The Commute

Bus-Strike-2

The Interminably Long Queue.

My Dear Delilah,

Every road I take leads to you, every morning, evening and every summer.

But today something terrble happened. Something foul and very awful that will change everything about so many things.

You see there was this matter of the long queue at the bus station i had to contend with. I tell you my dearest Delilah, this queue was hellish. It spanned three abreast,and hundreds long. Strangely enough, it sequenced a member of every culture I can imagine. There was a man and his hijabi wife, followed by another couple with their toddler, all donning matching turbans, all the way down to a mysterious looking old woman with a twisted smile and a milk white scarf whose cult I couldnt quite place. And this sequence as it was repeated itself over and over ad nauseam.

The size of this crowd intrigued me so much that thought I foolishly, given to abandoning foresight, to ask the old man in front of me, ‘Which gate of Heaven do you think this bus pulls up to?’

For that, my dearest one, for my childish kidding ways, I was reprimanded in every tongue available and my parenting brought to question. Then I was banished by the crowd to the end of the queue, which was where I stood already, only now it had the coat of shame and guilt painted over it.

And thus began my commute Delilah. Yet not even this was the worst that happened to me today.

That comes soon after.


photo courtesy: Africa News 24-7

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Microfiction #20: Up Is Down

 

Is peanut a type of butter.
What about upside? Is it a type of down?

Stop it with the pointless questions. You won’t amount to much in life if you persist so.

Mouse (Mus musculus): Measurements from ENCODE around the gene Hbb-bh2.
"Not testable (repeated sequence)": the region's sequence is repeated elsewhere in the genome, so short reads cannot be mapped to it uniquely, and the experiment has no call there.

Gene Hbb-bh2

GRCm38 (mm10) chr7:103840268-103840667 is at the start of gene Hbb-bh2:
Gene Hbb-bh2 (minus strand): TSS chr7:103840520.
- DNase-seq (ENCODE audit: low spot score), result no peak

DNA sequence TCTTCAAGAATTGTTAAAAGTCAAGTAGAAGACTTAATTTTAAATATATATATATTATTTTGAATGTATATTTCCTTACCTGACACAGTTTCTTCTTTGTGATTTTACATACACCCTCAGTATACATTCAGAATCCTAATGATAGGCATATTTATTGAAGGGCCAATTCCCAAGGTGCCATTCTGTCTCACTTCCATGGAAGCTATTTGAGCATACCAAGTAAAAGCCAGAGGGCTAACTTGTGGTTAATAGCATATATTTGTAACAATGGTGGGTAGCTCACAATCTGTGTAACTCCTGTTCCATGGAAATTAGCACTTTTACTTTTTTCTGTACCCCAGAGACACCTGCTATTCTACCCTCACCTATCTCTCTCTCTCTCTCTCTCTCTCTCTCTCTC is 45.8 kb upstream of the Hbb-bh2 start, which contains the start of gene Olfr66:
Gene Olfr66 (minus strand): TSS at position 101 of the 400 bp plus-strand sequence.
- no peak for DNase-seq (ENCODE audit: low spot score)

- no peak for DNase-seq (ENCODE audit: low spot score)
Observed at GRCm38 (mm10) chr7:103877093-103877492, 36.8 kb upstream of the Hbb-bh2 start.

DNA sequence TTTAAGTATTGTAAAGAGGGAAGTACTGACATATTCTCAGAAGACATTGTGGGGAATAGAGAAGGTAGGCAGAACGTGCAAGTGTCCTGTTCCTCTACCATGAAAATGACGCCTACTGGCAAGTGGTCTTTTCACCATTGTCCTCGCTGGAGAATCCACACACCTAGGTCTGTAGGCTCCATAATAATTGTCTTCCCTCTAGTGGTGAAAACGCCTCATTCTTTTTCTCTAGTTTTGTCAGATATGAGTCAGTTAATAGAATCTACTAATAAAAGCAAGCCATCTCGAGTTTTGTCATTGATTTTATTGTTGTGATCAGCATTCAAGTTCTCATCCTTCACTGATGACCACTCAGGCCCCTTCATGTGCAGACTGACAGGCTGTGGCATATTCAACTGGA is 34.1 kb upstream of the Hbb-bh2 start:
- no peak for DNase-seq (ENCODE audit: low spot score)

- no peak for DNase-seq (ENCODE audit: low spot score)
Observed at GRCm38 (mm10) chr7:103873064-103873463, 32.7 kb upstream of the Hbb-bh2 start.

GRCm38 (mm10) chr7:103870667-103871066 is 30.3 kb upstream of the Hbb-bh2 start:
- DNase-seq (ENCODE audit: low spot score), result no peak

But Kevin never listened. And he never ceased persisting so.

When he got his first job, he questioned why ties had to be so unyieldingly stiff.

He custom made his own ties, from soft material that flailed gleefully in the wind. It was horrible. He would spend the majority of the day pulling it off his face. He had trouble communicating with his colleagues.

But he persisted on, obviously, seeking solutions to his new formed problem.

One day, he finally got it, and like a small child learning to stand, shivering with fear of failure, fear for his life and worse his reputation, he did the unthinkable.

The next day he walked into the office, much to the horror of everyone he met, walking…on his two feet!

It was awkward at first, seeing things upside down. Reading people’s expressions was particularly hard. But over time he found his thoughts grew more lucid, he fainted less and less per day than his colleagues did on average. He soon conducted research to prove that walking upside down improved life expectancy vastly because of the new ease of ingesting food that came with it.

His new antics, originally a source of ridicule, soon earned the attention of the Council of Revered Upsiders who put out the word that he be captured immediately. He evaded capture effortlessly, because his pursuers couldn’t keep up, running on their hands as they were and passing out every few meters.

Legend has it that he outlived his rivals, spending the rest of his days in the woods, persisting in his research and silently inspiring a cadre of rebels like him, at a camp known to a few exclusive where an inscription in a cave wall of him with arms and legs outstretched in midair doubles as tribute as well as proof that he was the closest a man had ever come to flying.